This is winter?
Not exactly a snow scene for a February Newsletter, but perhaps it sparks a little excitement for upcoming spring time.
It is not the “winter for the ages” that we are used to, but I will take it. With our new hoop houses just nearly completion, I am personally happy that winter has not been harsh. Thanks to a handful of family relatives who are good at carpentry, I have some nice buildings to look at now & so do the animals! The cows are able to escape the wind, the pigs can burrow deeply into the straw pack, and the chickens get a whole building all to themselves. As nice as the barns are, the animals are equally excited for the grass to grow again so they can get out and roam. I can only imagine that they get the winter blues as well.
For those of you who are interested in our Beef Cattle and why we use the breeds we do, read on. For those who do not, skip a few paragraphs.
In a nutshell, we have the following breeds on our farm: Black Angus (refer to our farm name, example, Blackview), Horned Hereford, and Wagyu.
Our goal was to be always a purebred Angus farm because of the breed’s mothering ability, their popularity, and my familiarity with them growing up.
Hereford came into the mix when I read about them in Mark Schatzker’s Book, ” STEAK”. The Hereford cattle he speaks about is from a farm called Brae Arden (click to read more), and he refers to them as a “genetic jackpot” for grass fed genetics. We bred some of our cows to the “brae arden” line and this beef will be available mid-summer this year for the first time at Blackview, and Canada for that matter.
Trying to improve our cattle genetics has been fun. The genetic makeup of your herd has to work together with your farm environment and needs. Not all beef cattle are created equal. In fact, it is difficult to find cattle that “fit” a grass fed/finishing farm these days. For Grass finishing, you want a moderate frame, easy fleshing, easy doing cow. In simple terms, you want a type of cow that will convert grass to beef – efficiently. (I hate to use the word efficient because it sounds like a factory process). In other words, every bite of grass that cow eats goes to maintain it’s body. The sooner that her needs are met, she is able to put on fat – – & grass fed fat is amazingly great for flavour and nutrition.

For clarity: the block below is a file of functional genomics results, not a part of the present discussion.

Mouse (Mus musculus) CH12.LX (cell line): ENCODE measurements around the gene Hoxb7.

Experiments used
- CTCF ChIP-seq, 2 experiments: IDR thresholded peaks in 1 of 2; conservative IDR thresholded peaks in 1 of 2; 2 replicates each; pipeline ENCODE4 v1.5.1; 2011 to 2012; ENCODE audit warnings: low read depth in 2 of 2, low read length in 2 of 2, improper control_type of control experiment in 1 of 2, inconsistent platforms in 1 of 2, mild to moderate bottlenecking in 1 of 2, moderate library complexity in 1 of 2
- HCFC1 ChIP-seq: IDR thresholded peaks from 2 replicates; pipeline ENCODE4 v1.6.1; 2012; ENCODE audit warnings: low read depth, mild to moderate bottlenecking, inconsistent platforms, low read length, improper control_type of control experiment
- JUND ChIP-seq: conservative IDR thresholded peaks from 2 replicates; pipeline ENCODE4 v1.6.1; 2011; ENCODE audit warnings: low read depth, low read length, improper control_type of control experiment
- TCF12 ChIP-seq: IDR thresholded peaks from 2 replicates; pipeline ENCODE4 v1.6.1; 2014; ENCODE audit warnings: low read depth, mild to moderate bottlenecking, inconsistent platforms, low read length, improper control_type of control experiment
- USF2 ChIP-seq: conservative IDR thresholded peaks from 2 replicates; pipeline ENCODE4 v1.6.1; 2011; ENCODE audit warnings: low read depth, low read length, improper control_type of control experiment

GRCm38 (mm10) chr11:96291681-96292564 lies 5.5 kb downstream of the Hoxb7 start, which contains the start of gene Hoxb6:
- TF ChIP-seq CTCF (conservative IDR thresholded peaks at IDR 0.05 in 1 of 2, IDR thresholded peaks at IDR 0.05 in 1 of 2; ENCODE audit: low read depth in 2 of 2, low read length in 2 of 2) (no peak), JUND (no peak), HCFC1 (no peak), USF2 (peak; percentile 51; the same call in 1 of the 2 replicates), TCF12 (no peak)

Next is the wagyu. The famed Japanese breed that marbles magically. They take time to fatten on grass, because as a whole they don’t fit the “grass type” criteria, however, they do marble well and have a particularly active natural gene called SCD, which can translate more flavour when being cooked.
Every year we try to get better. And that is why we rely on your feedback and comments from emails and facebook comments. For my own knowledge of taste and quality, I sacrifice one ribeye from each steer we butcher….to my own plate…for testing and research.
Thanks to the Chicken Farmers of Ontario and groups like Practical Farmers of Ontario, we are now allowed to raise more chicken. Whoo Hoo!
It’s CHICKEN PALOOZA all year!
( Palooza – definition: a word describing an exciting, larger-than-life event, party, or celebration)
Heritage, Free Range, Pastured Reared Chicken will now be more available. In the past years, Chicken has done well for us. We will be raising only heritage and slow growth breeds (no big breasted, young birds). They will be hatched here, or brought in as day old chicks. As soon as the chicks are old enough they go out to the pastures to forage for bugs and grasses and supplemented with flax seeds and non-gmo grains. Each bird, depending on breed, will live on the farm from 12 to 18 weeks. The breeds will be Nova Brown, Frey Dual Purpose, Barred Rock, New Hampshire and Jersey Giant. The breasts are small, the meat may even be a bit dark, but boy are they super tasty.
Here is Dr. Richard Bazinet regarding our chicken and Omega 6:3 ratio:
“Often chicken comes in at 30 or 40:1. Bill’s chicken leg is 11.5:1 and the breast is 30:1. Both I would say are better than conventional. However, chicken does something interesting the beef doesn’t with the alpha-linolenic acid. Chicken turns this omega-3 into the omega-3s we would find in fish (EPA and DHA). EPA and DHA are not found in plants. So whereas these fatty acids (EPA and DHA) are pretty much not detectable in commercial chicken Bill’s samples have about 0.5 percent as EPA and 1 percent as DHA. For a reference, beef is less than 0.1% (usually) for DHA and wild sockeye salmon is 10%. Farmed salmon is 6%. So, while chicken is not salmon, it is a step in that direction. The simple omega-6:omega-3 ratio is a bit misleading and one has to look at the EPA and DHA here. Nutritionally speaking, this is, again, a solid product.”
There will be 300 /month available, starting in late June. Keep that in mind please. We have never raised this many and would like to sell every one of them fresh if we can. It will be a great learning experience, I am sure.
On that note, enjoy the rest of your winter. And may spring come soon!